The smoker/idlers can remain standing as far as I'm concerned or walk across the street to the park where there are real benches and grass to sit on. If the planters can't be removed, at least they shouldn't serve a function that drives business away.

Saturday, July 7, 2007

how much to offer

I've posted a page (link here) analyzing some sold statistics of bank-owned properties to help buyers understand what kind of offers are being accepted in the $50,000 + price range (Mansfield is in one of the lowest priced real estate markets in the country FYI to anyone reading this from elsewhere. Median price of homes selling here today is around $94,ooo, down from about $100,000 a year ago).
In lower price ranges the percentage spread between sold price and listed price broadens considerably, but in the 50,000+ range the average sold price is hitting about 95% or more of asking price, with very very few exceptions. Adding to the rarity of low sold-to-listed ratios is the fact that some of the lowest ratio transactions are a result of factors that aren't revealed in the sold statistics, like major defects discovered during inspections, rather than the result of low-ball negotiation strategies.

Friday, July 6, 2007

planter sitters, another update

Officer Shay clears the planter sitters on his foot patrols for a few hours in the middle of the day. The habitual idlers scatter for a while and come back for the rest of the afternoon and evening. He ought to at least arrest the guy in the foreground for the pants he's wearing!

Monday, July 2, 2007

septic rules repealed

The governor signed the budget bill without striking the provision to repeal the septic system rules that went into effect Jan. 1. The repeal will last two years while they are reformulated, and in the meantime we will revert to the way things were done in the past. I haven't been entirely in favor of this repeal even though I'm a Realtor and the OAR was backing it. I haven't heard of any local horror stories under the new rules, but I guess some counties took a stricter approach. This divergence from county to county was one of the things the new rules were supposed to alleviate, so if they hadn't solved that problem I suppose it is best to start over.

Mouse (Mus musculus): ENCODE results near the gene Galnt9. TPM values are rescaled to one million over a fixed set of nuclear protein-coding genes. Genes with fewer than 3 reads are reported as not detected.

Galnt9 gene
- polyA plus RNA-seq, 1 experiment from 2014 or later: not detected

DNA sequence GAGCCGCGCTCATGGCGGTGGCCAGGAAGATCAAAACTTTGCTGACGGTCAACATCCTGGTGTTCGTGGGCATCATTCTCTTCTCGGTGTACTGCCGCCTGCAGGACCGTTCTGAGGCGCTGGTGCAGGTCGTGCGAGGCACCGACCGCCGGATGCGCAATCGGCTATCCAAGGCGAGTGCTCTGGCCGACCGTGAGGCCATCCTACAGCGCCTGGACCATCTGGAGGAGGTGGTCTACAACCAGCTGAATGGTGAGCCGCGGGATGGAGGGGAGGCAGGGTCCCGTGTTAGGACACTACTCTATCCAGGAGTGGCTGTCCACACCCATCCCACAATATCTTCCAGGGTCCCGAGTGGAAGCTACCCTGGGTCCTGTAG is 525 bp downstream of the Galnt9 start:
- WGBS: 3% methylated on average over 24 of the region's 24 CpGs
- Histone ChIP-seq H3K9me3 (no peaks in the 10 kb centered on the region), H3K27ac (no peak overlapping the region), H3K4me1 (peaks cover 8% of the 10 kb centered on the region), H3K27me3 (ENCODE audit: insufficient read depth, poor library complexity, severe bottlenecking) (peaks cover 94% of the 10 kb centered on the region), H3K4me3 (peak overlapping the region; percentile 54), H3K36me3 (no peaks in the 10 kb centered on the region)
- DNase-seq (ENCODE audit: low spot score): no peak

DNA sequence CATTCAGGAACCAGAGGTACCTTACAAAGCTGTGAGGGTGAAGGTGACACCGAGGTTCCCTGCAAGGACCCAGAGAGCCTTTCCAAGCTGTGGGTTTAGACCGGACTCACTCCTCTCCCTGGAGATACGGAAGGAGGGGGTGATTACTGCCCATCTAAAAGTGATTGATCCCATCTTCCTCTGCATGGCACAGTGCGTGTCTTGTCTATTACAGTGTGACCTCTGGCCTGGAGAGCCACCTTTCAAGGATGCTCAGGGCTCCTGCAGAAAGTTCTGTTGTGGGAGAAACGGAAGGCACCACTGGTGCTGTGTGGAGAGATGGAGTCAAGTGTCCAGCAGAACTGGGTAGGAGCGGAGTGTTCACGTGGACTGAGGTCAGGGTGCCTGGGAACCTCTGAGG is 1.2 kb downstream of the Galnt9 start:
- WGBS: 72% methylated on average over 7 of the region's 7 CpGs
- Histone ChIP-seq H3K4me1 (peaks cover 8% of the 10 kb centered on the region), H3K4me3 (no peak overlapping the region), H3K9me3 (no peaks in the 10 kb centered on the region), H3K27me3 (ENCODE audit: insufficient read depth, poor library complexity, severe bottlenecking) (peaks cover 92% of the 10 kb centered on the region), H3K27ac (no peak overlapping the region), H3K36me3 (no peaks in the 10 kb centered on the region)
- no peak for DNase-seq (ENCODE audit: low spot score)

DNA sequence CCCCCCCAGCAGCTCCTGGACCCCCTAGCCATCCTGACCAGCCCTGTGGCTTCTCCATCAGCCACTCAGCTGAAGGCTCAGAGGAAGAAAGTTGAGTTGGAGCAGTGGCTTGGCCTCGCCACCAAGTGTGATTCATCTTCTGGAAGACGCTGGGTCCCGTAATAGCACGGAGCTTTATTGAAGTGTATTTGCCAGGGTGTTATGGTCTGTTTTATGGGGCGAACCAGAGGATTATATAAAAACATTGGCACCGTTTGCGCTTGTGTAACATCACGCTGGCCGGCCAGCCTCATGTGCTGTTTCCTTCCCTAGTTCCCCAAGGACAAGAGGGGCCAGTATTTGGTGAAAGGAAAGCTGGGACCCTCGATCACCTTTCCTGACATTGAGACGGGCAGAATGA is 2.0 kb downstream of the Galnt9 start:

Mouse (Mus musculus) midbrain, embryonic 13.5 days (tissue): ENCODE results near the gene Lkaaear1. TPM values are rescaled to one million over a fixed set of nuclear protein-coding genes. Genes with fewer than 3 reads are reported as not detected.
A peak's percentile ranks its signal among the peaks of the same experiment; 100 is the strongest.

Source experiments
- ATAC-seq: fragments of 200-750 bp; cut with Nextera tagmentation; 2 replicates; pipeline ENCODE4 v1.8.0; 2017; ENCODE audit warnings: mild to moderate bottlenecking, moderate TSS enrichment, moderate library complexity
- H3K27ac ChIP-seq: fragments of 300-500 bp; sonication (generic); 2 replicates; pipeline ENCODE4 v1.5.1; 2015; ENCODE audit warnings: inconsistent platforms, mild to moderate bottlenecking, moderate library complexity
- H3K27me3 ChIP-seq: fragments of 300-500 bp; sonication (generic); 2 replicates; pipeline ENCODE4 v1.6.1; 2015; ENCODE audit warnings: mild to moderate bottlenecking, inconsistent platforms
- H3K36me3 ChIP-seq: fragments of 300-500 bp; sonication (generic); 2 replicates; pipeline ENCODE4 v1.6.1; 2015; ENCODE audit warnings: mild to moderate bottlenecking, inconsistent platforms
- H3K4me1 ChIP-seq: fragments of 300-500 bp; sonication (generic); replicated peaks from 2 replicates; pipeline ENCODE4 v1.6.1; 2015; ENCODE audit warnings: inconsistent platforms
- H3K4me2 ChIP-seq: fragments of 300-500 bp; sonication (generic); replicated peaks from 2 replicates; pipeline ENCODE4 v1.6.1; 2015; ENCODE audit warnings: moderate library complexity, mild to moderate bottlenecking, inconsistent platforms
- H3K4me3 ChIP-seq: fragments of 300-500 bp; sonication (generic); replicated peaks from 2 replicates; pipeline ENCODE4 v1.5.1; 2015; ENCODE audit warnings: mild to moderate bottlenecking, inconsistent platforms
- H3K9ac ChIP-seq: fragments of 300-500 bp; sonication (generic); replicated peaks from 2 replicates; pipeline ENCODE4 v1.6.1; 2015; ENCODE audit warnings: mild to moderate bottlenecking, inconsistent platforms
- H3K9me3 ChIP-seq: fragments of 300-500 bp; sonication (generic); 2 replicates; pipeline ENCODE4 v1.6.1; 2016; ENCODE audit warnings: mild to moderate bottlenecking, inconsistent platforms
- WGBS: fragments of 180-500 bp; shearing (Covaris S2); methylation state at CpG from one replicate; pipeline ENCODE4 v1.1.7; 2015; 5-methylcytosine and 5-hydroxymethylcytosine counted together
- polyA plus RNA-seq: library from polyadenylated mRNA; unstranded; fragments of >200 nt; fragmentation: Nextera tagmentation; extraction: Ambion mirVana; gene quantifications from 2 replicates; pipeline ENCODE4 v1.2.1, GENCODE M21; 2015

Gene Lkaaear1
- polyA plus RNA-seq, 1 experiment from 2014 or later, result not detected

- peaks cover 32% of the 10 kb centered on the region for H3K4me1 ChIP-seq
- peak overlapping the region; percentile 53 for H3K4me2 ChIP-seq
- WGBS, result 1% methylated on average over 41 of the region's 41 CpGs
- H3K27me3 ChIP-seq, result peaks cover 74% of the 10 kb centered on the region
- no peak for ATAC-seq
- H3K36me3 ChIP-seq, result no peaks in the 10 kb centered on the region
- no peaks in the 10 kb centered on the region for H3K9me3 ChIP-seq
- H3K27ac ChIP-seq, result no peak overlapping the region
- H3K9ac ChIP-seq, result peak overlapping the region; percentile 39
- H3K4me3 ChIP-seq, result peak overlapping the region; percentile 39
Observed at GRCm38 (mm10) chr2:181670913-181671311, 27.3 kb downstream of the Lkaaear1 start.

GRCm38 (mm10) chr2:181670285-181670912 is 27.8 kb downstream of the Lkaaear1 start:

More complaining about streetscape and planters:
  • The block and a half between 2nd Street and N. Park Street on Main has no parking, where originally there was parking on both sides of the street. This includes the Richland Bank and Mechanic's blocks.
  • The City has been enforcing a ban on delivery vehicles using the streetscape for loading and unloading. In particular the Service Safety director has accused delivery vehicles of causing damage by creating potholes in the brick which the city has to repair.
  • There is no turnoff area or loading zone to service the businesses on these blocks, and recent discussions about parking and such are just a repeat of discussions I've heard for the last four years. The city feels (per Chief Messer's statement at the last parking meeting) that because the merchants unanimously favored the streetscape in 1981, they should have to live with it (26 years later). Despite the fact that pedestrian malls and streetscapes were dismal failures in cities all over the country, and that many cities have removed them and restored the mix of sidewalks, curbs, parking spaces and streets.
Anyway, I thought it was interesting to see that a city vehicle loaded with water for the planters was parked on the streetscape, and thought I'd post a picture here for reference since our business's delivery and maintenance vehicles are being accused of harming the brick paving. Of course it makes sense to use the brick area instead of blocking a lane of traffic. That's why it's happening even with city vehicles.